NEW YORK—Normally, one of the best jobs in the world has to be Bentley's US president and COO. That is, unless you are Christophe Georges on a Thursday morning in the Chelsea section of Manhattan and your company's new car petulantly refuses to come off the car carrier.
Such was the case as Georges, who works out of Bentley's Boston office, stood before a gathering of automotive media to make the Northeast introduction of the 2011 Bentley Mulsanne, the latest entry to the ultra-high luxury segment that is populated solely by the likes of Rolls Royce and Maybach.
"The challenge for me is I was supposed to show you a new car," Georges said. "This is only the seventh car made. These things are going to happen."
Miscues aside, the Mulsanne is a fine compilation of craftsmanship. "This car is totally consistent with our values, Bentley's DNA," he said. "This is our interpretation of the best car in the world."
Coming off of sales of 10,000 worldwide in 2007, Georges said sales dropped to 7,609 in 2008, which has lead to belt tightening and 10 percent reductions in salary. Sales might hit the 5,000 mark by the end of 2009.
Approximately 700 models will be made annually. Pricing will be announced by mid-November, but Georges did say it would cost more than the Arnage, the model it replaces, that boasts a window sticker starting at $270,000. Orders will be taken once pricing is announced with delivery of the first models to the US expected in the third quarter of 2010.
Underneath the hood sits a 6.75-liter (or six and three-quarter liter, in Bentley speak) V-8 rated at 503 horsepower and an eye-popping 752 lb.-ft. of torque that reaches its peak at a low 1,800 rpm. The pushrod engine is mated to an eight-speed automatic drive-by-wire transmission that can be shifted from the steering wheel, a first for Bentley.
Even the ultra-rich want to conserve fuel. The V-8 has variable displacement technology (just like the pedestrian Hemi 5.7-liter V-8 found in Chryslers everywhere) that will shut off four cylinders when not needed. Bentley promises a seamless engagement of the full eight cylinders when needed. In spite of this fuel-efficient technology, the Mulsanne will still come with a gas-guzzler tax.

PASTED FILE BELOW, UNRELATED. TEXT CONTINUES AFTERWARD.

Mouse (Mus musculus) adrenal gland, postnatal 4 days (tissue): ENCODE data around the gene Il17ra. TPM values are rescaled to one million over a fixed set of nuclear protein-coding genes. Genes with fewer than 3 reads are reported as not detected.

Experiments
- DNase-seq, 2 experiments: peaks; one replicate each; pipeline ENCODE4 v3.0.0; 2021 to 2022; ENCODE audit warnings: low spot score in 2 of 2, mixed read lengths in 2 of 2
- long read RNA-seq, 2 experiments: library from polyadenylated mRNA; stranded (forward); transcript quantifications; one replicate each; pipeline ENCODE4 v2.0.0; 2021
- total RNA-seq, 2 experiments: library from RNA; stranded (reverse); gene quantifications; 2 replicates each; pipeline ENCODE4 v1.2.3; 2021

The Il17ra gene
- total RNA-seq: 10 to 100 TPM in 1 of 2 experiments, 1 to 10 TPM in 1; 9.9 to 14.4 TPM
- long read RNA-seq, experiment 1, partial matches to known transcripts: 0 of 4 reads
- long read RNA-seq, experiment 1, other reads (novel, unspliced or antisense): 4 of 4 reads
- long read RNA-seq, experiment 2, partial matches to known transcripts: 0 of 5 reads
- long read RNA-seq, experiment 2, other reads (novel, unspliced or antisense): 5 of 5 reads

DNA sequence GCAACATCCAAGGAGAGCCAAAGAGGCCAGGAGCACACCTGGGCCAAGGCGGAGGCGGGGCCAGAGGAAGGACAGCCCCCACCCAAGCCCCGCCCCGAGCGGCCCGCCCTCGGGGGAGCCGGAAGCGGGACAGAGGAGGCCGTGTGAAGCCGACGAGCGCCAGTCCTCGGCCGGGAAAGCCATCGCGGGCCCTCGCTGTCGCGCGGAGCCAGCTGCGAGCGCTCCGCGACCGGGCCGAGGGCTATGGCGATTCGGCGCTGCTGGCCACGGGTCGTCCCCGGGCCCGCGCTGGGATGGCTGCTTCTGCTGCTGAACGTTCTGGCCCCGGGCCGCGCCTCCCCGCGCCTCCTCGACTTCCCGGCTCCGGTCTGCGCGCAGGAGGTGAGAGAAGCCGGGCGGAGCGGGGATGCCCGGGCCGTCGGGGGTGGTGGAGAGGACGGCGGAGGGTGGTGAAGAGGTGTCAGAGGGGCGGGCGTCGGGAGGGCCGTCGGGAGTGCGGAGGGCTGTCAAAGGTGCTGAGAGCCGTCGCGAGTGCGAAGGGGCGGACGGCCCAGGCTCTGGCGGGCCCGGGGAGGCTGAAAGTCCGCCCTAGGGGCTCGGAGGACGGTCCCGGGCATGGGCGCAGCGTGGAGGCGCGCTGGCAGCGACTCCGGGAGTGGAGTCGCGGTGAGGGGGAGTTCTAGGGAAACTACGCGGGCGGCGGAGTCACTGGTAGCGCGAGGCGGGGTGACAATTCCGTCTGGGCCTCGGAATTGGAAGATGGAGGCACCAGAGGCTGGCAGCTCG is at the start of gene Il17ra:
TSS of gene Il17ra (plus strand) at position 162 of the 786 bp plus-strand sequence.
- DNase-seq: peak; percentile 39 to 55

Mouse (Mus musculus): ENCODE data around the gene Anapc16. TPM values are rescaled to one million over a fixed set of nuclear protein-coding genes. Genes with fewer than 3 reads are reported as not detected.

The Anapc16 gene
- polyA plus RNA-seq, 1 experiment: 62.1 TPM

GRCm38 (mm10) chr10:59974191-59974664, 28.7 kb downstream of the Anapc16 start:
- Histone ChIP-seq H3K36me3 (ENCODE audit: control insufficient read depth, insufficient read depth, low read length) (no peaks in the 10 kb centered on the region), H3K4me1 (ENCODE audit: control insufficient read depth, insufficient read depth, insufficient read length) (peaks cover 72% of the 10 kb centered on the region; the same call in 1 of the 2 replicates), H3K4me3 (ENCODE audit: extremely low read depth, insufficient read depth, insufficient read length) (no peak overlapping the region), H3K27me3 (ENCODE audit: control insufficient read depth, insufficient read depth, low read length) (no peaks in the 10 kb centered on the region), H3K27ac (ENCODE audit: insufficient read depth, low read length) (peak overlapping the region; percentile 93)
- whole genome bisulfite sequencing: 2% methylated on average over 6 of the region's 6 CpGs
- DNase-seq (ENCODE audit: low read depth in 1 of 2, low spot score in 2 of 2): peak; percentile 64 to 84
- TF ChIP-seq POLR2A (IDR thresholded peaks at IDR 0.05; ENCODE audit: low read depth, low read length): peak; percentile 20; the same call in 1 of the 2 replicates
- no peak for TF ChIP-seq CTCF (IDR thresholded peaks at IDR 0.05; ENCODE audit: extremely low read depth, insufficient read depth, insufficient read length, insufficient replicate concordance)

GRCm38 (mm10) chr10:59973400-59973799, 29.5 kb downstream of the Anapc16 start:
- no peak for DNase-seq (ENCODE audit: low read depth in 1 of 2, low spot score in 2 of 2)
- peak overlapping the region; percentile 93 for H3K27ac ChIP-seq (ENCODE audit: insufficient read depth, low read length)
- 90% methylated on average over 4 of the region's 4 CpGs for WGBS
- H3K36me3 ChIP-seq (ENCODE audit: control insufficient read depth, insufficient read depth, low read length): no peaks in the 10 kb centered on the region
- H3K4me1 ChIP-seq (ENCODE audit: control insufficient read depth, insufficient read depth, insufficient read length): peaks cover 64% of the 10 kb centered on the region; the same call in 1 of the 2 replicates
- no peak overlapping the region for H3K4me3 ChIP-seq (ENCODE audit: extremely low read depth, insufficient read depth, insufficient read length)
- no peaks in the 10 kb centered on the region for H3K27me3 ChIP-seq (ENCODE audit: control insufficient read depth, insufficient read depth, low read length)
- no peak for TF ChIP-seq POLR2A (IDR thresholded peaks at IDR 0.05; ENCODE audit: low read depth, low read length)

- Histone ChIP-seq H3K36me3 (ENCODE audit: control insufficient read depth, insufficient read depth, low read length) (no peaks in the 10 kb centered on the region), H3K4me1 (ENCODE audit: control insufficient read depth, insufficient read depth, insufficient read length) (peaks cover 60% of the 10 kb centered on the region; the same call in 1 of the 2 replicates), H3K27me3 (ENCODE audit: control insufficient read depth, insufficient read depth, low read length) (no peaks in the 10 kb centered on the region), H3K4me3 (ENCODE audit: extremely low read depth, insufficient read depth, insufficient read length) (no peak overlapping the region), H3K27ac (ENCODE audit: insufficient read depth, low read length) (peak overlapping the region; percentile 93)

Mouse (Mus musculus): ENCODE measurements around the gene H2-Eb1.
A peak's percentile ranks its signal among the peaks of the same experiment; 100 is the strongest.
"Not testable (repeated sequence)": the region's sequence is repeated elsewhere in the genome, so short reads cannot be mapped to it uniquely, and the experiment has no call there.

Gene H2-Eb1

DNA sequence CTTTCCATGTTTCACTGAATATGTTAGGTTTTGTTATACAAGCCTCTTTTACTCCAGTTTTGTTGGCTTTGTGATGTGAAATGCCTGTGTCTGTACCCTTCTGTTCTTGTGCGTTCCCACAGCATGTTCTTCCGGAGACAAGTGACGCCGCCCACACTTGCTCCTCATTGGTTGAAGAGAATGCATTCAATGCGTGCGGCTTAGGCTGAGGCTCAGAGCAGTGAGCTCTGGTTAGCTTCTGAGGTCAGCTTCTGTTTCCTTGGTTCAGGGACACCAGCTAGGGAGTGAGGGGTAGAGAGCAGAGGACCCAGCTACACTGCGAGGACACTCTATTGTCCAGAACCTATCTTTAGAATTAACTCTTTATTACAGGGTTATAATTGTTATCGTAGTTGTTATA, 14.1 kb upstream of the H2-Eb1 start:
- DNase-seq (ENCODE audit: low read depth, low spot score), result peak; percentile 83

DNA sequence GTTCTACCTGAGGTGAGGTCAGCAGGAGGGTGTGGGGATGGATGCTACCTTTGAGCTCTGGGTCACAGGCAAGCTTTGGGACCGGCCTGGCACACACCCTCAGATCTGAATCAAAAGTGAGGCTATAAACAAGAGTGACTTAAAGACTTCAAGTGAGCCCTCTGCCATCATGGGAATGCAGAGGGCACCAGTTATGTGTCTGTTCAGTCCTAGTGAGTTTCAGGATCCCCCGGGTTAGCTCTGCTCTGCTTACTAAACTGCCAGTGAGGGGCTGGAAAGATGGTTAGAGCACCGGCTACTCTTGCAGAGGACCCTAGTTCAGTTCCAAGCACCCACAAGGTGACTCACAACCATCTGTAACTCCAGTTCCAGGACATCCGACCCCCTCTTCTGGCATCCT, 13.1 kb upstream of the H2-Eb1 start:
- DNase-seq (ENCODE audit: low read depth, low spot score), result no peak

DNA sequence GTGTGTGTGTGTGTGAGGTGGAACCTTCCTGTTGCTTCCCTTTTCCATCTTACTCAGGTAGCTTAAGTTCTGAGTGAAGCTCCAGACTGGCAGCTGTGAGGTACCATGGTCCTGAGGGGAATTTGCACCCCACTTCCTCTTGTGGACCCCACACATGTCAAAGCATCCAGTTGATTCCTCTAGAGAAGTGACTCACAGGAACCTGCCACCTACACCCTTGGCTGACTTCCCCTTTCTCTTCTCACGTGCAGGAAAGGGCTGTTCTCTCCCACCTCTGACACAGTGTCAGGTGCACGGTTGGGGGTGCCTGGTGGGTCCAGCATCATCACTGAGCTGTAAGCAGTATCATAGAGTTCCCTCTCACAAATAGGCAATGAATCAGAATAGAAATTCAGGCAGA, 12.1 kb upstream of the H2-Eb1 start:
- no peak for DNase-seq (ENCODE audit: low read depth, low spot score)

The Mulsanne's D-pillars are testament to the building done by hand. More than two dozen man hours are invested in putting them together because it is sheet metal work that, at this point, can only be done by skilled craftsmen. It's a marvel to inspect this car and see no visible weld spots or seams.
With ultra-high luxury comes the expectation of the latest technology and the Mulsanne does not disappoint. It has a multimedia system with a 40 GB hard drive that runs the satellite navigation, audio/video, personal data, telephone, and Bluetooth connectivity.
The dash has an 8-inch multimedia screen that sits behind an electrically operated veneered door. Below it is a leather-lined MP3-player storage drawer.
Not just any cow makes the cut when it comes to Bentley leather. According to spokesman David Reuter, the cows live in colder climes to reduce the insect bites that could mar their hides. They're also free-range bovines because it wouldn't do to have Bessie brush against an electric fence.
Bessie also may not want to stand too close to a finished Mulsanne or she faces hearing loss. The Mulsanne, which could arguably be called the ultimate in refinement, will come with an optional 2,200-watt sound system with 20 speakers. Its nearest competitor among manufacturer installed equipment will be a 1,200-watt sound system from Jaguar. Bentley says its system delivers unparalleled sound quality but it seems as if some ear drums could bleed blue if this system is ever cranked up to its full potential. One wonders how the Mulsanne's windows will survive the aural onslaught.
It seems almost impossible, but the Mulsanne has almost 40 percent more wood than the Arnage. Attention to detail is seen in the "ring of wood" waistrail in the passenger compartment with an unbroken panel of wood gracing the Mulsanne's dashboard.
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